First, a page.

Cybersecurity is an essential consideration for all businesses. No organization can assume that it is off the radar of criminals who operate in the digital realm.
The recent high-profile cyber attack on Australian government and businesses has proven a wake-up call for Australia’s SMEs, encouraging them to address the chinks in their digital armour.
In the wake of the COVID-19 pandemic and the subsequent mass transition to remote work, the relocation of workforces has created new security vulnerabilities. Even if your company has strong security measures and practices in place in the office, if any number of your staff are planning to continue working remotely, you’ll need to rethink your cybersecurity plan to protect your systems.
Although technology makes up part of the solution, you’ll also need to take a look at the training and policies you have in place for employees and their use of equipment, as these can greatly add or detract from your cybersecurity as well.
Here are some areas you’ll need to address to provide comprehensive cybersecurity for every remote employee:
The first, most basic step needed for your network security is for each employee to install firewalls to prevent unauthorised access to their networks. Every employee should also be using a VPN to ensure a private connection.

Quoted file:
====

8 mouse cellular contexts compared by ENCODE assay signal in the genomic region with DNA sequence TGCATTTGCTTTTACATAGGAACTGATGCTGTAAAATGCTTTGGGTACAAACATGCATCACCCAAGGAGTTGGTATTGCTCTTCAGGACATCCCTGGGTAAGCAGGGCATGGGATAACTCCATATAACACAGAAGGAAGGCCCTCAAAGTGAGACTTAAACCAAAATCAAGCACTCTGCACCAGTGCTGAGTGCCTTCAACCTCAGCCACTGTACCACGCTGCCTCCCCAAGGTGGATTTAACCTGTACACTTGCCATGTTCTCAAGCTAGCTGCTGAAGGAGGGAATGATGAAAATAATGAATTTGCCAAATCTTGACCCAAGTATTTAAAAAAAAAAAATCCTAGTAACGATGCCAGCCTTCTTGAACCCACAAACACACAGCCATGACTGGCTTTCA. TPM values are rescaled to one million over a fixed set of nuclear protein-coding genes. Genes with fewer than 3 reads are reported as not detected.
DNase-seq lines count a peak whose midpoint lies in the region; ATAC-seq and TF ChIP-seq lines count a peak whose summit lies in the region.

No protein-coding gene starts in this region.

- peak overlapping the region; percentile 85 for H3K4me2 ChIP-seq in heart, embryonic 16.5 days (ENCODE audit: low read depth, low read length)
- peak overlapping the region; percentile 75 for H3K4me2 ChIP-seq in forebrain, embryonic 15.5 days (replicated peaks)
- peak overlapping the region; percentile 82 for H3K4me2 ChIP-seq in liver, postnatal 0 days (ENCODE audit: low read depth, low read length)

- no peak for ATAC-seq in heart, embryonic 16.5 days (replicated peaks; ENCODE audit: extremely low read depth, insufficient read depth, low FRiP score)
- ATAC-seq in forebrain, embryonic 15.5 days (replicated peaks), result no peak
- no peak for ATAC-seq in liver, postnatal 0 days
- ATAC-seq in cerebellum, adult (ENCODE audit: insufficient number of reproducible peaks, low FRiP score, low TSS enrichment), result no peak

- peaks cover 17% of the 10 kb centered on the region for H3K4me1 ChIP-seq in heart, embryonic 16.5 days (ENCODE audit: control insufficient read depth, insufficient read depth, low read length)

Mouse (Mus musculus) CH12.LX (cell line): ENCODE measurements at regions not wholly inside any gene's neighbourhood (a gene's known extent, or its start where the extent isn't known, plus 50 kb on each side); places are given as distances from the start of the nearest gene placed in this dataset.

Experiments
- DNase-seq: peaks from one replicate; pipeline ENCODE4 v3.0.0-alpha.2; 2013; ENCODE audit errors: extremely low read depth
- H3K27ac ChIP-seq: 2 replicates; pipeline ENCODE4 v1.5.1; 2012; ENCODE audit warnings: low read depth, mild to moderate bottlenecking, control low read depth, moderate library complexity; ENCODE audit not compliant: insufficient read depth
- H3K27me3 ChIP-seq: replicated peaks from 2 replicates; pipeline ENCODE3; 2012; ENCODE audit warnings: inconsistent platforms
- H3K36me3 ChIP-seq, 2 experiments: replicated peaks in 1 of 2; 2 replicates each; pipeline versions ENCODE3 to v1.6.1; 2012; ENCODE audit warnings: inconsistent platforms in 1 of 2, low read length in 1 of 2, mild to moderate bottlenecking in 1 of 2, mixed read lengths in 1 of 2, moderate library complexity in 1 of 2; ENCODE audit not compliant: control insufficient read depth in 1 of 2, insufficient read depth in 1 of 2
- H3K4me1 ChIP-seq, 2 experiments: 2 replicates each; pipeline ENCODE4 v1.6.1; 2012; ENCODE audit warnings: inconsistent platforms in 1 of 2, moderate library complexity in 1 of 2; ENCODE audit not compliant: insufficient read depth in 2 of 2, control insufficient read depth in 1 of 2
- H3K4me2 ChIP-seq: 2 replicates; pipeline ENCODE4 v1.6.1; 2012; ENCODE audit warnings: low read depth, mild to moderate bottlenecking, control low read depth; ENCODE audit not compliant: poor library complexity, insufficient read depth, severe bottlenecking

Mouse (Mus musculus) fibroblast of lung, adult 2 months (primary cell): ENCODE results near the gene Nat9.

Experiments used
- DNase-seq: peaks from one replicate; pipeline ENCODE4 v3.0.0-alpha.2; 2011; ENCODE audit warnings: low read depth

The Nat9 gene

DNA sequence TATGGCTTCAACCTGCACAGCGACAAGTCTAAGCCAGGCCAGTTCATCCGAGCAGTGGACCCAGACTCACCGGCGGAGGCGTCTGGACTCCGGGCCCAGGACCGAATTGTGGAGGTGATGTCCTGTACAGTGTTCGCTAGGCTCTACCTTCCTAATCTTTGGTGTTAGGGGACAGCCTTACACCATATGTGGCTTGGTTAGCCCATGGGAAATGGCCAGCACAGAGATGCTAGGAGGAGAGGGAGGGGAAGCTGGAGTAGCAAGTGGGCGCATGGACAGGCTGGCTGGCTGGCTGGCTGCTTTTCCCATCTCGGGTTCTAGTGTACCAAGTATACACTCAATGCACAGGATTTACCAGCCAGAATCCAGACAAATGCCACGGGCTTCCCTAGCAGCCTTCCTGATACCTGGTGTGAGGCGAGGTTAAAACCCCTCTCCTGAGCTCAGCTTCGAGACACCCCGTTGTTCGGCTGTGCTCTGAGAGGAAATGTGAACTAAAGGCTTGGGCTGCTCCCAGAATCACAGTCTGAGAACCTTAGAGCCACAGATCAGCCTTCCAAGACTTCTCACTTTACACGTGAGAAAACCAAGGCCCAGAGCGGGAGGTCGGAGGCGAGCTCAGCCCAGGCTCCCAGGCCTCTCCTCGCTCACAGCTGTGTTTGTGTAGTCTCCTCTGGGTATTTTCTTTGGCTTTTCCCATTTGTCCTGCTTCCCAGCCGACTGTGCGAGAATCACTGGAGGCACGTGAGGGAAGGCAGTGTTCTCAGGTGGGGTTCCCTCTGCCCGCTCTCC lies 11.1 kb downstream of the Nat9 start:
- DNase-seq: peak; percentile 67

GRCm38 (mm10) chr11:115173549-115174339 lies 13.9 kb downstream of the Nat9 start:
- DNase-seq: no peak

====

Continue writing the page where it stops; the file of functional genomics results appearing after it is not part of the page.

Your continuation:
Concerningly, one in three employees do not use a VPN to connect to their company network from home. This can leave your network and communications vulnerable, especially if an employee is using a public network. Always using a VPN should be a hard-and-fast rule.
Another step toward ensuring remote network security is managing user access. Limiting the number of people with access to files and systems that aren’t necessary for every member of your organisation will limit the chances of those assets being breached.
And finally, updates and patches should be installed promptly, especially if you use a BYOD policy.
Even when the protection software you have in place is reliable, cyber attacks can still get around your precautions as a result of human error. That’s why email security is an integral part of any cybersecurity infrastructure.
Email filtering is one tool that can help deter potentially harmful emails before you even see them. However, some malicious emails may still make it to your inbox. That’s why every member of your team should be trained in how to identify and deal with phishing emails.
Some common signs of a phishing attempt include the following:
- A misspelled or unprofessional domain name
- An unsolicited attachment
- Strange syntax or grammar mistakes
- Threats of financial or legal consequences for inaction
- Requests for sensitive information
To avoid falling prey to a phishing scam, employees should be trained to follow secure practices, including:
- Never log into a site directly from an email link, as it may lead to a fake landing page and be used to harvest login credentials. Scammers will often pose as a trusted business, so be wary even if the email appears to come from an organisation you know. Instead, go directly to the organisation’s website to log in.